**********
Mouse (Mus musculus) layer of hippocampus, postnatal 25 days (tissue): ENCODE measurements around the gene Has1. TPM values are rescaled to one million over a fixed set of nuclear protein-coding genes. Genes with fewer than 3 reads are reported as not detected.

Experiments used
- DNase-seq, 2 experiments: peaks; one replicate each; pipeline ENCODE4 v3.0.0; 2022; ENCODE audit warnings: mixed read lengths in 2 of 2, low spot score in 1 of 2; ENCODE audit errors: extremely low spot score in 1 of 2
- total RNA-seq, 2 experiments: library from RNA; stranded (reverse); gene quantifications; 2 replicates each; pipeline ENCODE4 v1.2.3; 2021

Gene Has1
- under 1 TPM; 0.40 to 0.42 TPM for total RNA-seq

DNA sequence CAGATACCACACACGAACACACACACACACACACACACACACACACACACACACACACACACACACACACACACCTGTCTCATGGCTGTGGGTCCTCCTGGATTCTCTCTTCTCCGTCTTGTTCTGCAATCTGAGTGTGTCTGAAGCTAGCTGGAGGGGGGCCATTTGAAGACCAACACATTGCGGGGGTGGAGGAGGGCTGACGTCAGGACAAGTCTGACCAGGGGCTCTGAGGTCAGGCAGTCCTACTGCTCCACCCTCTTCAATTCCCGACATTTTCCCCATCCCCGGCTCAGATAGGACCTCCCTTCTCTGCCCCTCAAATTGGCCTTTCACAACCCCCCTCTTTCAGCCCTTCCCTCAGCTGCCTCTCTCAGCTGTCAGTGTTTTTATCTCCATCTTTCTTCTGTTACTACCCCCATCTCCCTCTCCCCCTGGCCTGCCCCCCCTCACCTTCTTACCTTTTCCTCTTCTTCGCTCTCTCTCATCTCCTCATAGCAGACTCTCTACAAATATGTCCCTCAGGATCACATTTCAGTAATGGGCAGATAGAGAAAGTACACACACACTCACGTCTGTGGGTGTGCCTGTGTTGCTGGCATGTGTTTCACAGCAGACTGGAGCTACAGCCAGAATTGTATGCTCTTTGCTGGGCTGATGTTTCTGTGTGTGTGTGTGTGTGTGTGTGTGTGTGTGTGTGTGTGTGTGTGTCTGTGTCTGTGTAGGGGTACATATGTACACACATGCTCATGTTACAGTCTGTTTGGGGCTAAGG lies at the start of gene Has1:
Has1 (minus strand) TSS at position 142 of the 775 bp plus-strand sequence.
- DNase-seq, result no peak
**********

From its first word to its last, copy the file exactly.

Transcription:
Mouse (Mus musculus) layer of hippocampus, postnatal 25 days (tissue): ENCODE measurements around the gene Has1. TPM values are rescaled to one million over a fixed set of nuclear protein-coding genes. Genes with fewer than 3 reads are reported as not detected.

Experiments used
- DNase-seq, 2 experiments: peaks; one replicate each; pipeline ENCODE4 v3.0.0; 2022; ENCODE audit warnings: mixed read lengths in 2 of 2, low spot score in 1 of 2; ENCODE audit errors: extremely low spot score in 1 of 2
- total RNA-seq, 2 experiments: library from RNA; stranded (reverse); gene quantifications; 2 replicates each; pipeline ENCODE4 v1.2.3; 2021

Gene Has1
- under 1 TPM; 0.40 to 0.42 TPM for total RNA-seq

DNA sequence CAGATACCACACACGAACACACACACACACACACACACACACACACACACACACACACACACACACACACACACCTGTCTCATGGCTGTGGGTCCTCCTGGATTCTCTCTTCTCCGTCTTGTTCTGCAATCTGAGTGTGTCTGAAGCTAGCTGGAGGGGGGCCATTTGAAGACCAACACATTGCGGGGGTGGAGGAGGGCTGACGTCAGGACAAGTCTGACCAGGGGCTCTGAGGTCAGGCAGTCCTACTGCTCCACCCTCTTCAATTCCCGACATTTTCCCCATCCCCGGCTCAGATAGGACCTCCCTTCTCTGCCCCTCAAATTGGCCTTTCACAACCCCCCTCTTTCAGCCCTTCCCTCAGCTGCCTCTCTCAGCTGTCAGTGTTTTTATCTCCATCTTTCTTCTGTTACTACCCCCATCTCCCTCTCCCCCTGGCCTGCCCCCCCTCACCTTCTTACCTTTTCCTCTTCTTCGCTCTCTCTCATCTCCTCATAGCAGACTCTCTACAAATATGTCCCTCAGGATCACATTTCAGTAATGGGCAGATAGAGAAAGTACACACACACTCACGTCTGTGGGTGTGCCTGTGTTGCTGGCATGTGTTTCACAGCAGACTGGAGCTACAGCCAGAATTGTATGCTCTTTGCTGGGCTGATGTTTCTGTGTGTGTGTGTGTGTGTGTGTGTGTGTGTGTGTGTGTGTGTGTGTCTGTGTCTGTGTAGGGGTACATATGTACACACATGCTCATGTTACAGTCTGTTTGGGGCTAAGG lies at the start of gene Has1:
Has1 (minus strand) TSS at position 142 of the 775 bp plus-strand sequence.
- DNase-seq, result no peak